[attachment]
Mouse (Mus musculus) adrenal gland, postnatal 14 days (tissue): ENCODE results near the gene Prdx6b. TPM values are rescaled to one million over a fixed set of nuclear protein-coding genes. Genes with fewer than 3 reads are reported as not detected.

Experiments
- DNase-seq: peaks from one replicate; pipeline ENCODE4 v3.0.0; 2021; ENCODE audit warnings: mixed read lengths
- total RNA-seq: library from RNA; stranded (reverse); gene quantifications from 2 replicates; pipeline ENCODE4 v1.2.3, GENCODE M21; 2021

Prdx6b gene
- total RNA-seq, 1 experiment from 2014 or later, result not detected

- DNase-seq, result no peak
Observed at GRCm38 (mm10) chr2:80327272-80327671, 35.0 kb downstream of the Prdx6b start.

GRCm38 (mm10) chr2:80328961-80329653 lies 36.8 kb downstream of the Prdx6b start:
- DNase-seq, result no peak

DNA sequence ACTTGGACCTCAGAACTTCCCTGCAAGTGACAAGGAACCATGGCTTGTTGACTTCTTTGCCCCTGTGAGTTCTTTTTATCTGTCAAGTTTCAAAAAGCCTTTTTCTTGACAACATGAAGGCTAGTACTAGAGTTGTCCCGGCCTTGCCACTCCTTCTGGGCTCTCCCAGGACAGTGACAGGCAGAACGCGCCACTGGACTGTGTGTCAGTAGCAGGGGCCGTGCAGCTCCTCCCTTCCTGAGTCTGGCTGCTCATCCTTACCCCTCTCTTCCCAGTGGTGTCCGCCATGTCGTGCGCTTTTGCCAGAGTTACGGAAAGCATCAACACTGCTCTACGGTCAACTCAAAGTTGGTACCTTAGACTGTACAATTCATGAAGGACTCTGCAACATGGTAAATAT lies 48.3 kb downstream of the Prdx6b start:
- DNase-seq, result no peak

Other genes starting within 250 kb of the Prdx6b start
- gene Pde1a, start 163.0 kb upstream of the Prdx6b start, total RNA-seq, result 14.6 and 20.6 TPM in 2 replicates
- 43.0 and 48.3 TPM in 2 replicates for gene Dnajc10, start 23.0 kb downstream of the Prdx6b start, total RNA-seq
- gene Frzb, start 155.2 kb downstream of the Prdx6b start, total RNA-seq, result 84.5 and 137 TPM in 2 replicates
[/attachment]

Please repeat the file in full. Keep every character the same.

Mouse (Mus musculus) adrenal gland, postnatal 14 days (tissue): ENCODE results near the gene Prdx6b. TPM values are rescaled to one million over a fixed set of nuclear protein-coding genes. Genes with fewer than 3 reads are reported as not detected.

Experiments
- DNase-seq: peaks from one replicate; pipeline ENCODE4 v3.0.0; 2021; ENCODE audit warnings: mixed read lengths
- total RNA-seq: library from RNA; stranded (reverse); gene quantifications from 2 replicates; pipeline ENCODE4 v1.2.3, GENCODE M21; 2021

Prdx6b gene
- total RNA-seq, 1 experiment from 2014 or later, result not detected

- DNase-seq, result no peak
Observed at GRCm38 (mm10) chr2:80327272-80327671, 35.0 kb downstream of the Prdx6b start.

GRCm38 (mm10) chr2:80328961-80329653 lies 36.8 kb downstream of the Prdx6b start:
- DNase-seq, result no peak

DNA sequence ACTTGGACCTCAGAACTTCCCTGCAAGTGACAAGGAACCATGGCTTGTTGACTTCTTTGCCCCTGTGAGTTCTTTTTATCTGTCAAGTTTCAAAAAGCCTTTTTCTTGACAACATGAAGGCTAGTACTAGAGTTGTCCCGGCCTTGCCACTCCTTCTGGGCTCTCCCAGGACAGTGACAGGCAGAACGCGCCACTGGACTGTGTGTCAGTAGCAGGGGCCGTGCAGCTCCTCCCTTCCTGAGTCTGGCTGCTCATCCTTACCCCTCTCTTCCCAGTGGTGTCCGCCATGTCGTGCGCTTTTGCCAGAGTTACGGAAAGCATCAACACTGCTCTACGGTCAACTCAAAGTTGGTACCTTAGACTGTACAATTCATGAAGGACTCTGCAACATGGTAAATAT lies 48.3 kb downstream of the Prdx6b start:
- DNase-seq, result no peak

Other genes starting within 250 kb of the Prdx6b start
- gene Pde1a, start 163.0 kb upstream of the Prdx6b start, total RNA-seq, result 14.6 and 20.6 TPM in 2 replicates
- 43.0 and 48.3 TPM in 2 replicates for gene Dnajc10, start 23.0 kb downstream of the Prdx6b start, total RNA-seq
- gene Frzb, start 155.2 kb downstream of the Prdx6b start, total RNA-seq, result 84.5 and 137 TPM in 2 replicates